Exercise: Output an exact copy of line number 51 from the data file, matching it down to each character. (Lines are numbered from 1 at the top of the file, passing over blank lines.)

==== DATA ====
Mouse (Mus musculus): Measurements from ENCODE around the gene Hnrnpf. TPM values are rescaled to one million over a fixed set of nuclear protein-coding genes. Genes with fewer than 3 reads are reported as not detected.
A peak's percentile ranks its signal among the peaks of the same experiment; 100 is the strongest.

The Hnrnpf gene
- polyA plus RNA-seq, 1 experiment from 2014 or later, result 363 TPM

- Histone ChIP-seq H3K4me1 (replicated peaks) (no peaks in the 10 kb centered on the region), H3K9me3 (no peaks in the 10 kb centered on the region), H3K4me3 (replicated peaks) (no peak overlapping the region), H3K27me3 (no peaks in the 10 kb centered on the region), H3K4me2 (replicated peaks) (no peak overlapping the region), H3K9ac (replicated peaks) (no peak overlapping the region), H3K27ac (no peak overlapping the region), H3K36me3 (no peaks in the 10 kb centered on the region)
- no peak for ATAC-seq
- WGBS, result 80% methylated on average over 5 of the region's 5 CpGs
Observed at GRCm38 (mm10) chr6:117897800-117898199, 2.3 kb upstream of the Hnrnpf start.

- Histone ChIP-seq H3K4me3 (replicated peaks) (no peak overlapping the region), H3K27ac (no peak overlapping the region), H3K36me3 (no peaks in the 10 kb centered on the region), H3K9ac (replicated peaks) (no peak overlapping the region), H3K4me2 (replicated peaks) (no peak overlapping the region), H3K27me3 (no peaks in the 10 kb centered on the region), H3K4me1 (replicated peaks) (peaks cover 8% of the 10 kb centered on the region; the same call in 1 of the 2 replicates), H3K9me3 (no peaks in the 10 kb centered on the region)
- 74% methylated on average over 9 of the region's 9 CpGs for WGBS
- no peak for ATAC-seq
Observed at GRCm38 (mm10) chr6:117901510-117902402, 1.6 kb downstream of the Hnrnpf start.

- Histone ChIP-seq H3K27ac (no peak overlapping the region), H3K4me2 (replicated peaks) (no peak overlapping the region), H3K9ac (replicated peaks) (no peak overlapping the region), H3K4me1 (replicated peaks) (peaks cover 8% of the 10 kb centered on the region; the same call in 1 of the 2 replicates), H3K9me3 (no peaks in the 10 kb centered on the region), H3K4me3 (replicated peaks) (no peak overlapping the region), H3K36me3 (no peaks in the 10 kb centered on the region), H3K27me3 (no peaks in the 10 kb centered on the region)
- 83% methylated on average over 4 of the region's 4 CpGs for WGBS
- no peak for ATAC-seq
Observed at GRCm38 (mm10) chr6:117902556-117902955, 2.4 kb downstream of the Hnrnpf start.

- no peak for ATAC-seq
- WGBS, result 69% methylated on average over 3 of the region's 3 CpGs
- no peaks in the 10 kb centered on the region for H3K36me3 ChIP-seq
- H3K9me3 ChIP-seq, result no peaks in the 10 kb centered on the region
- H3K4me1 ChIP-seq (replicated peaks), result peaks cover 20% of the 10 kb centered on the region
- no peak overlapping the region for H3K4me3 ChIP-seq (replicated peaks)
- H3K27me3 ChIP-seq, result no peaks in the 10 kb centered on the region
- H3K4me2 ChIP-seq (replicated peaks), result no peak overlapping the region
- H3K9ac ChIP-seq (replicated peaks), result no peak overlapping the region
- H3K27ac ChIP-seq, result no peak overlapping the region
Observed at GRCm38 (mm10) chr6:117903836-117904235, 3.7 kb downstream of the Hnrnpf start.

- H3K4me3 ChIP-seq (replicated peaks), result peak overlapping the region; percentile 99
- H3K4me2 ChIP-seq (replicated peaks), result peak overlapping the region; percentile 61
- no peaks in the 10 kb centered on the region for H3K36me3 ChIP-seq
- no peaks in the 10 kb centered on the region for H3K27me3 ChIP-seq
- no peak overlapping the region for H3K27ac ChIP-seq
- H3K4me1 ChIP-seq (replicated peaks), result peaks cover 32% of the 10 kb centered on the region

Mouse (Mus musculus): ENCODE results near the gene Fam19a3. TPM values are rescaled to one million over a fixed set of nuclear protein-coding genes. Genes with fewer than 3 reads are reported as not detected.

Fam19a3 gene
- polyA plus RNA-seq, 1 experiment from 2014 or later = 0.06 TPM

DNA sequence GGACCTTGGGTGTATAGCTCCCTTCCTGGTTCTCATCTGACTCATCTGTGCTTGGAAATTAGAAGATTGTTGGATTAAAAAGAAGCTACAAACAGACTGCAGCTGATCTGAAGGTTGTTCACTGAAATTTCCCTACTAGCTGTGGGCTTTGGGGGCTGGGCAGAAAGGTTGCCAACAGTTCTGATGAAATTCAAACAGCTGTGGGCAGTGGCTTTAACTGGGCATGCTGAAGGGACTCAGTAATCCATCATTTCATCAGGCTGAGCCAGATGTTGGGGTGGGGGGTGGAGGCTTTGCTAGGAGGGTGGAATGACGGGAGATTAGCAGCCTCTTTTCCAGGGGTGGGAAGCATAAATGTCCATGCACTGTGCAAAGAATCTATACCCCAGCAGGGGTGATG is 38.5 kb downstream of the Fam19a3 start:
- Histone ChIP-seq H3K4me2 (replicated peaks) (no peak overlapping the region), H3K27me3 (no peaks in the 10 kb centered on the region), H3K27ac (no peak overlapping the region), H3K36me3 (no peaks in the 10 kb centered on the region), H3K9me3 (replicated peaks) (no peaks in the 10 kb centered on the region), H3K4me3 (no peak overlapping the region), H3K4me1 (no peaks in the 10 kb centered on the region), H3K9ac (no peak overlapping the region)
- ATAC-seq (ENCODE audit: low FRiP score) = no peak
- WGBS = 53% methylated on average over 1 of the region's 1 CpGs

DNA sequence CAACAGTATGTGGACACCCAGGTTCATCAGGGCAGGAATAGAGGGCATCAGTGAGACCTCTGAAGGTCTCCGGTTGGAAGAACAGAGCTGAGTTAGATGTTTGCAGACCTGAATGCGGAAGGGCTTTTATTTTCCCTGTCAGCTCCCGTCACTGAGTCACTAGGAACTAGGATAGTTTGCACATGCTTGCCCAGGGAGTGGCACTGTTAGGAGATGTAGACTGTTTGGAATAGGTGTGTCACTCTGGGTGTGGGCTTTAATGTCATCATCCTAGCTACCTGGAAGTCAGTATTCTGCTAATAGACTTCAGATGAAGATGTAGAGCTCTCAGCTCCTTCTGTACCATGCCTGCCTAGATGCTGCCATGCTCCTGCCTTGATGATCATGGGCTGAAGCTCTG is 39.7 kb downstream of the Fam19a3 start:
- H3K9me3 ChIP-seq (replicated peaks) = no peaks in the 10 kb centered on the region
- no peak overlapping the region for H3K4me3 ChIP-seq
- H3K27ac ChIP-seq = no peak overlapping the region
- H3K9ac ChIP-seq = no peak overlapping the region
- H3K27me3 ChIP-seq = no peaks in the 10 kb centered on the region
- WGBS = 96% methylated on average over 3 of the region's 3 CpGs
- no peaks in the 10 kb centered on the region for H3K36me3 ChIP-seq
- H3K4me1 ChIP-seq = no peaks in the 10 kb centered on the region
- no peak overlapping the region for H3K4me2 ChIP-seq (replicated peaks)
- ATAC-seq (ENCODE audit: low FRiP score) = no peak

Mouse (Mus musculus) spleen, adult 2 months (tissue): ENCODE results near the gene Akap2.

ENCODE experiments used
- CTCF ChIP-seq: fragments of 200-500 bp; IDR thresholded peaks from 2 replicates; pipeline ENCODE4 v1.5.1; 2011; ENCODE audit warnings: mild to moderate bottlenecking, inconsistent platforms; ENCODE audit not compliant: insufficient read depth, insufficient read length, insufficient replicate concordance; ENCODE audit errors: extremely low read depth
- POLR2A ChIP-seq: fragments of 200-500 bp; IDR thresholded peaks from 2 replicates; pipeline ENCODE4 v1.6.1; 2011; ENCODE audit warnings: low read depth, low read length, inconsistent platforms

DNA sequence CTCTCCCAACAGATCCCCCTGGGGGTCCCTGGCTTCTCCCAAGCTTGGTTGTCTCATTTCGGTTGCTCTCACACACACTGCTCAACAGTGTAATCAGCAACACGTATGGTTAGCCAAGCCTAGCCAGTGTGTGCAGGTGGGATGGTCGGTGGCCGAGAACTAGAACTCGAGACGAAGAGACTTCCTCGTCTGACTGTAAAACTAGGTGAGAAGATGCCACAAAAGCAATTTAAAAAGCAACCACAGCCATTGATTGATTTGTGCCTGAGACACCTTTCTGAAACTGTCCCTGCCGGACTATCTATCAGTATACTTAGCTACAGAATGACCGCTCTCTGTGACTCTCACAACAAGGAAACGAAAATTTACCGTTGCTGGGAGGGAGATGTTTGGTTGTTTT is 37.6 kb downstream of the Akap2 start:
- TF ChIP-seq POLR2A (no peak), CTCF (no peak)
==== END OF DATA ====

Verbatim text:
- ATAC-seq (ENCODE audit: low FRiP score) = no peak